A person with BPD is needy and attention seeking’; ‘A person with BPD will only ever love themselves’; ‘They straddle the line between psychotic and neurotic’.
All of these are complete tosh.
If you’d like to understand more about what having BPD really means then read on.
What is borderline personality disorder?
BPD is one of the personality disorders currently listed in the DSM-IV.
Do not let the name fool you; I’ve found many people will be quick to say a person with BPD’s cannot change their behaviour because ‘it’s part of their personality’.
This is not the case, and some of us with it find that name more problematic than helpful because of those assumptions.
BPD can be characterised by a few key criteria.
Emotional instability: people with BPD feel emotions much more strongly than those without. Instead of feeling sadness we feel intense grief, shame and humiliation instead of embarrassment, and rage instead of annoyance.
Impulsivity: people will often engage in risky behaviour such as substance abuse, unprotected sex, binge eating or reckless driving. This behaviour is usually to find a ‘release’ from the pain of the aforementioned intense emotions.
Unstable personal relationships: along with that whirlwind of emotions, add a side order of paranoia and fear of abandonment, possibly but not always caused by childhood trauma, and you’ve got the recipe for some pretty rocky relationships.
Self-damaging behaviour: about 50%-80% of people with BPD engage in some kind of self-harm, with a range of methods and reasons for doing so. The reasons can be an expression of anger, self-punishment or trying to ‘ground’ yourself during a period of dissociation.
An unstable sense of self: people may not really feel they ‘know who they are’, leading to shifts in views, morals and tastes but nearly always leading to a feeling of ‘chronic emptiness’. In severe cases people can experience dissociation and psychosis similar to schizophrenia.
The chaos going on in our minds on a daily basis more often than not causes depression and anxiety – two key markers of BPD.
This list of symptoms can sometimes be hard to understand without applying it to a real-life person.
I’ll give myself as an example: If I were to describe myself kindly I’d say I was fair, empathetic and loving to a fault.
If I were to describe myself in a less kind way I’d say I was unpredictable, pessimistic, with a tendency to be clingy or aloof.
I find relationships difficult because I usually love people more than they love me, but spending prolonged periods of time with them causes physical panic attacks as the intensity of the emotions are physically overwhelming.
Feeling so strongly about everything leads to episodes of anger and intense stress, which can be difficult for people to be around at times.
I also get very low; a particular pain for myself and many people with BPD is that we love other people more than anything but our illness can sometimes prevent us from having the relationships we want.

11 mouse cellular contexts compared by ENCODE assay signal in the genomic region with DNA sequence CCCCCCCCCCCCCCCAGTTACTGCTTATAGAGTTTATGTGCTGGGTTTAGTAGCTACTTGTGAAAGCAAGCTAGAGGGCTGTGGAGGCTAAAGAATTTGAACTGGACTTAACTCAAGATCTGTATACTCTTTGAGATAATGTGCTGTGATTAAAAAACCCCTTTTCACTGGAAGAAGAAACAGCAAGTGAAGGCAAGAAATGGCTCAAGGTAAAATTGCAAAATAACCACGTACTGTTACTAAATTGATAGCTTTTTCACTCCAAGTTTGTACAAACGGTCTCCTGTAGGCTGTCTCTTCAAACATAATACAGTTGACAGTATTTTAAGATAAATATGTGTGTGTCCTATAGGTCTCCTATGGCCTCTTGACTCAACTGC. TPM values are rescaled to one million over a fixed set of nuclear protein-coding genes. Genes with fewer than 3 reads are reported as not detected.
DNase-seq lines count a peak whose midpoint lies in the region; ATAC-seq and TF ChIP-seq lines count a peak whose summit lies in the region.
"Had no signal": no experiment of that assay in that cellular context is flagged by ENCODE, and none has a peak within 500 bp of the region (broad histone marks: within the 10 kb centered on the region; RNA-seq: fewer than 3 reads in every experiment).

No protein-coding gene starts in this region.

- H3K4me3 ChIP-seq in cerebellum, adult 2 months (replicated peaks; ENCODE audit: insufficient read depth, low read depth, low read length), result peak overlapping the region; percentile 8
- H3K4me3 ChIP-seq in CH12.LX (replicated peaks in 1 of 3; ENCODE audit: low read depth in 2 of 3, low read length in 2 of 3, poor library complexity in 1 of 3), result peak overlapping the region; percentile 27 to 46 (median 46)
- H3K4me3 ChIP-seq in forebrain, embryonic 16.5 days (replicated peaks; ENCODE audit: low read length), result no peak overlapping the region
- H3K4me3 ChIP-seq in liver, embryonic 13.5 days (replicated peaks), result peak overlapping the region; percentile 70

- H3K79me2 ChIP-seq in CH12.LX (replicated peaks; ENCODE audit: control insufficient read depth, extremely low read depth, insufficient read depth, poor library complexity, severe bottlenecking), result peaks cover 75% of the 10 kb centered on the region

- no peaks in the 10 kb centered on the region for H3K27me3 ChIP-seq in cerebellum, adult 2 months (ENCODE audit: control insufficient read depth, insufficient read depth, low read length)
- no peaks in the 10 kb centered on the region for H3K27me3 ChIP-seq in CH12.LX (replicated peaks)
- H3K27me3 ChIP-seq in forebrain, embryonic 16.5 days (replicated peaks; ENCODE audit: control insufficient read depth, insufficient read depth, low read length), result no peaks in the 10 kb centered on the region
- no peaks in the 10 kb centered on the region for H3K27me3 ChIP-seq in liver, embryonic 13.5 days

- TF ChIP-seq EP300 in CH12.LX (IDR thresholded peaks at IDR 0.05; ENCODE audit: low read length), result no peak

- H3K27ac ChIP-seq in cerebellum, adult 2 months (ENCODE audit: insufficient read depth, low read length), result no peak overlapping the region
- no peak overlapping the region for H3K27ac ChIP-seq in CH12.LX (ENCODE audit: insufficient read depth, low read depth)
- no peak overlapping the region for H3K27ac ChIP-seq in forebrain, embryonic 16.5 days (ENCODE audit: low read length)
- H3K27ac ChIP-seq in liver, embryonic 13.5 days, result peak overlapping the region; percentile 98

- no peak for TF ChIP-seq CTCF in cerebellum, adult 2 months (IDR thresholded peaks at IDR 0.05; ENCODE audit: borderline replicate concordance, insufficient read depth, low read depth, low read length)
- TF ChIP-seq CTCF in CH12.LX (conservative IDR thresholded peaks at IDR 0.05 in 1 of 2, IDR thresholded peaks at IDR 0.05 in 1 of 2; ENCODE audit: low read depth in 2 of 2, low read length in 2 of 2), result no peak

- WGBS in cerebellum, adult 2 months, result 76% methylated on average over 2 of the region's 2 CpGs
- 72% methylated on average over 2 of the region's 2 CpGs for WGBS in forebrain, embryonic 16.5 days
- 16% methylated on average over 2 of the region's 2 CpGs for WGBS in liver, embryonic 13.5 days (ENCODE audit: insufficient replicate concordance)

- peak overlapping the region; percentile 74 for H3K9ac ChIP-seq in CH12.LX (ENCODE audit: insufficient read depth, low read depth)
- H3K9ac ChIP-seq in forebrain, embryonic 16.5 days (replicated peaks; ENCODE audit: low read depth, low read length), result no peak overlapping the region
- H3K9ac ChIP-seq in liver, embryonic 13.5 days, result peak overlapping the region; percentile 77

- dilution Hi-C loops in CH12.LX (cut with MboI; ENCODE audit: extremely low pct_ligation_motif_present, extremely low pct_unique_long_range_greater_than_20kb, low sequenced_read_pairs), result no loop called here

This is a description of myself and does not speak for all sufferers; as with all mental health issues, symptoms vary between people.
What Causes BPD?
The jury is still out on this.
Earlier research correlated childhood trauma to development of BPD, but more recent research has shown there are much more complex factors.
Along with genetic, societal and developmental causes, studies have shown that the brains of people with BPD are physically different.
Your amygdala are the two parts of your brain that give you your emotions – all feelings are created here.
People with BPD have smaller but much more active amygdala (which helps regulate emotions) markedly so than people without, which may explain why we experience such intense feelings.
Coupled with your trigger-happy amygdala you have a lazy prefrontal cortex.
This part of your brain, among many things, is responsible for emotional regulation.
As an example, when it functions normally, the prefrontal cortex helps you calm down in ten minutes after a fight, rather than four hours after.
In people with BPD, however, it is underactive, which partially explains why we find it difficult to stem the flow once the emotional flood barrier is opened.
Finally, the hypothalamic-pituitary-adrenal axis (HPA axis) is an area of the brain responsible for producing cortisol, the stress hormone.
Studies have shown that People with BPD have an overactive HPA axis, which is a good start on explaining why we are so sensitive to stress and may develop anxiety disorders.
So, not to give room for the unhelpful phrase, ‘it’s all in your head’, but it is, only physically rather than just psychologically.
How is BPD treated?
Despite the popular misconception, BPD is not ‘treatment resistent’.
In fact quite the opposite: 68.6% of people who receive treatment for the disorder experienced remission over a six-year period.
Though there are no medications specifically approved for the treatment of BPD many people find the following helpful: antipsychotics can help reduce anger and suicidal behaviour, mood stabilisers can help with emotional regulation and certain antidepressants can help with depression.
More than likely along with these, though, you will be prescribed some kind of psychological ‘talking’ therapy.
The current approved set includes mentalisation-based therapy (MBT) and Dialectical Behavioural Therapy (DBT).
These help you plumb deeper into your emotional behaviours and ways of thinking to help you ‘self regulate’ when you start to feel unstable.